Wednesday, 19 Jan 2022 - 17 of Shevat, 5782

German Jewish leader welcomes downward trend of far-right party in Sunday’s election

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What is considered as the ”established” Jewish community has largely favored the CDU to lead Germany, but many Jewish activists have criticized the government’s insistence on maintaining strong business and diplomatic ties with the Iranian regime under SPD’s Foreign Minister Heiko Maas.

Alternative for Germany (AfD), which is rejected by the mainstream Jewish community, has introduced anti-BDS and anti-Hezbollah legislation in the German parliament and voted in favor of an FDP motion to change Germany’s anti-Israel voting pattern in the United Nations. It was the only party to abstain from a parliamentary motion condemning any Israeli plan to apply sovereignty to Jewish communities Judea and Samaria.

The president of the Central Council of Jews in Germany, Josef Schuster, has expressed relief over the downward trend for the far-right Alternative for Germany (AfD) party in Sunday’s federal election.

The Social Democratic Party (SPD) headed by Finance Minister Olaf Scholz has emerged as the victor of the election. The center-left party secured 25.7 percent of the vote, overtaking Chancellor Angela Merkel’s Christian Democrats (CDU/CSU) by 1.6 percent. The election marked  the defeated conclusion of the Merkel era as her party has suffered a devastating electoral loss of 8.9 points since the 2017 election.

AfD now holds the fifth place at 10.3 percent with a loss of 2 points since 2017, down from the third place which is now taken by the Greens who achieved the best result in their history with 14.8 percent. The liberal FDP party improved to 11.5 percent. The Left Party fell to 4.9 percent. Because it won three direct mandates, it will nevertheless enter the Bundestag with the strength of a parliamentary group.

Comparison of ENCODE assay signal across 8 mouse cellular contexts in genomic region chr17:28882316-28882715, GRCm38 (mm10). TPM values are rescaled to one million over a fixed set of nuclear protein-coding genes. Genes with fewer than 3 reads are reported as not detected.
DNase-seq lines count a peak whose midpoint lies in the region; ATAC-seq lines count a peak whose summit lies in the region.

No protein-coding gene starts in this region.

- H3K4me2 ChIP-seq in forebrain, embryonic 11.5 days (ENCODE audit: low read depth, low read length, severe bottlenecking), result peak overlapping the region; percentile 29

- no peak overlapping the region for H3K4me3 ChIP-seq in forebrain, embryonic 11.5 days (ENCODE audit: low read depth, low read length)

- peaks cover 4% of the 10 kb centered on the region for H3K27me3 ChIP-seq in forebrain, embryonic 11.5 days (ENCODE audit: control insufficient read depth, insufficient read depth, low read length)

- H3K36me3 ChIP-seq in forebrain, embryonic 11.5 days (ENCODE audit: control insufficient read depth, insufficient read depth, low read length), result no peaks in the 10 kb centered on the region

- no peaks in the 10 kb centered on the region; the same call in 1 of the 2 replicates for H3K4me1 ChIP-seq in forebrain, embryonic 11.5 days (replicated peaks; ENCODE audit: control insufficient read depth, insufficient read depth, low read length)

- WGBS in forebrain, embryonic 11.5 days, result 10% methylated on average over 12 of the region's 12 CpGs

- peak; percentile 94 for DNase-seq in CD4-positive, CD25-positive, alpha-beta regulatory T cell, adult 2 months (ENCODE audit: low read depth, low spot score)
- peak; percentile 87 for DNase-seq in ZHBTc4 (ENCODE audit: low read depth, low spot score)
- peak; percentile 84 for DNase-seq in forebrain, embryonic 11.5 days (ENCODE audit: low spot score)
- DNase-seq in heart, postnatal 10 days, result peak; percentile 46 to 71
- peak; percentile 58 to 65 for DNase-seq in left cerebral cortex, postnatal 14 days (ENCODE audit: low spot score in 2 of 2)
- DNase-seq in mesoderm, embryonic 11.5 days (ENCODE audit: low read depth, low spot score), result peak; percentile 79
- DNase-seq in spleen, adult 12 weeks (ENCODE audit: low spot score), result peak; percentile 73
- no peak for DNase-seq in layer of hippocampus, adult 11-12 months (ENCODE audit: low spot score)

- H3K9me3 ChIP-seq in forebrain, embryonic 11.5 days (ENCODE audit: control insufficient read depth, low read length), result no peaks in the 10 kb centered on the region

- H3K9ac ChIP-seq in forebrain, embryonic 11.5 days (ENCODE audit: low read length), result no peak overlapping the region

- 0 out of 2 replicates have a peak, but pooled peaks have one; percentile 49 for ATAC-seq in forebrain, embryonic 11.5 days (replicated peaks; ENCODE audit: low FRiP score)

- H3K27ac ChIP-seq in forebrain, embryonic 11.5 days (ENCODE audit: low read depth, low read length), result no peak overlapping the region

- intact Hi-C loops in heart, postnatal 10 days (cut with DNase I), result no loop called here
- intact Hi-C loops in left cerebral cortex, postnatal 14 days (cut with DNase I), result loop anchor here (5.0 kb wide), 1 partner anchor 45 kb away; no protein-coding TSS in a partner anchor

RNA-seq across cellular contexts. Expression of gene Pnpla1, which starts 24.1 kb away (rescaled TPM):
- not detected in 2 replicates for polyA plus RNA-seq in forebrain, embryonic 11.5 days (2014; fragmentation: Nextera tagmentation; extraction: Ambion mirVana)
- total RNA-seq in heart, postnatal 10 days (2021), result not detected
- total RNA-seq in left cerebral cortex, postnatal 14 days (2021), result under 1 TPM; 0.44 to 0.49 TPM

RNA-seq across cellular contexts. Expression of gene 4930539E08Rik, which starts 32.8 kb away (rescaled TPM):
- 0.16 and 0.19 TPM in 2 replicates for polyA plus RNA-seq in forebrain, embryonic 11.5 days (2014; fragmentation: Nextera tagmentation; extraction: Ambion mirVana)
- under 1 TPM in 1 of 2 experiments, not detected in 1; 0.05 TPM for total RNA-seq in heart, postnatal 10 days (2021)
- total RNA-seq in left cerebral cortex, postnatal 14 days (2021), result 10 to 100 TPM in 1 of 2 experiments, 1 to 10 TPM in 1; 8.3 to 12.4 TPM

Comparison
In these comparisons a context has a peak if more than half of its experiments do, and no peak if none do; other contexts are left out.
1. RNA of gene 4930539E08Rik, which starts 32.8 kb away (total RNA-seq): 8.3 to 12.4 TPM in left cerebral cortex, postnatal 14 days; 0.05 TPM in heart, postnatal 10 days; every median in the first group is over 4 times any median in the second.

Schuster said that the AfD’s double-digit performance in the federal election  ‘’was a clear signal that the fight against right-wing populism and right-wing extremism must be stepped up.’’ ‘’It must remain the goal of all democrats to banish the AfD from the Bundestag and from all state parliaments,’’ he said.

The president of the Central Council of Jews, which is the government-funded umbrella Jewish representative body,  criticized the fact that in the Bundestag (the federal parliament) election campaign the important social issues such as combating anti-Semitism, racism and right-wing extremism had played a subordinate role. “All the more reason for the new federal government – regardless of its composition – to quickly address this challenge. This also includes a more comprehensive fight against hate speech on the Internet,’’ he said.

“Strengthening the foundation of our democracy again and stopping radicalization on the right-wing fringe is an urgent task for the new government coalition.”

The parties have stated the coalition negotiation phase, often a painstaking and months-long process. While Scholz’s party received the most votes, CDU’s Armin Laschet has not ruled out replacing his predecessor as Chancellor. The FdP and the Greens enjoy the position of “king-makers” and could thus influence the direction of the traditional “Grand Coalition” of CDU and SPD.

What is considered as the ”established” Jewish community has largely favored the CDU to lead Germany, but many Jewish activists have criticized the government’s insistence on maintaining strong business and diplomatic ties with the Iranian regime under SPD’s Foreign Minister Heiko Maas.

The FdP solidified its pro-Israel credential when it introduced a parliamentary motion to change Germany’s anti-Israel voting patterns in the United Nations, a measure supported only by the AfD, which is considered by some Jews as the most pro-Israel party in the German parliament.

Rafael Korenzecher, publisher of the conservative Germany Jewish monthly, Jüdische Rundschau, totally disagree with Josef Schuster when it comes to the AfD’s rejection by the ‘’Jewish establishment.’’

Recently, about 60 Jewish organizations issued a statement asking Jews not to vote for the AfD, calling it an anti-Semitic and racist party. The AfD is the only party to oppose Merkel’s Muslim immigration.

During Merkel’s last term, AfD introduced anti-BDS and anti-Hezbollah legislation in the German parliament and voted in favor of an FDP motion to change Germany’s anti-Israel voting pattern in the United Nations. It was the only party to abstain from a parliamentary motion condemning any Israeli plan to apply sovereignty to Jewish communities Judea and Samaria.

“The AfD clearly has right-wing problems in the expressions of some of their politicians and that cannot be overlooked,” says Korenzencher. “It’s not tailor-made nor our desired child, but this is what we got if we look at the other parties and their behavior towards Israel and their true behavior towards the Jews.”

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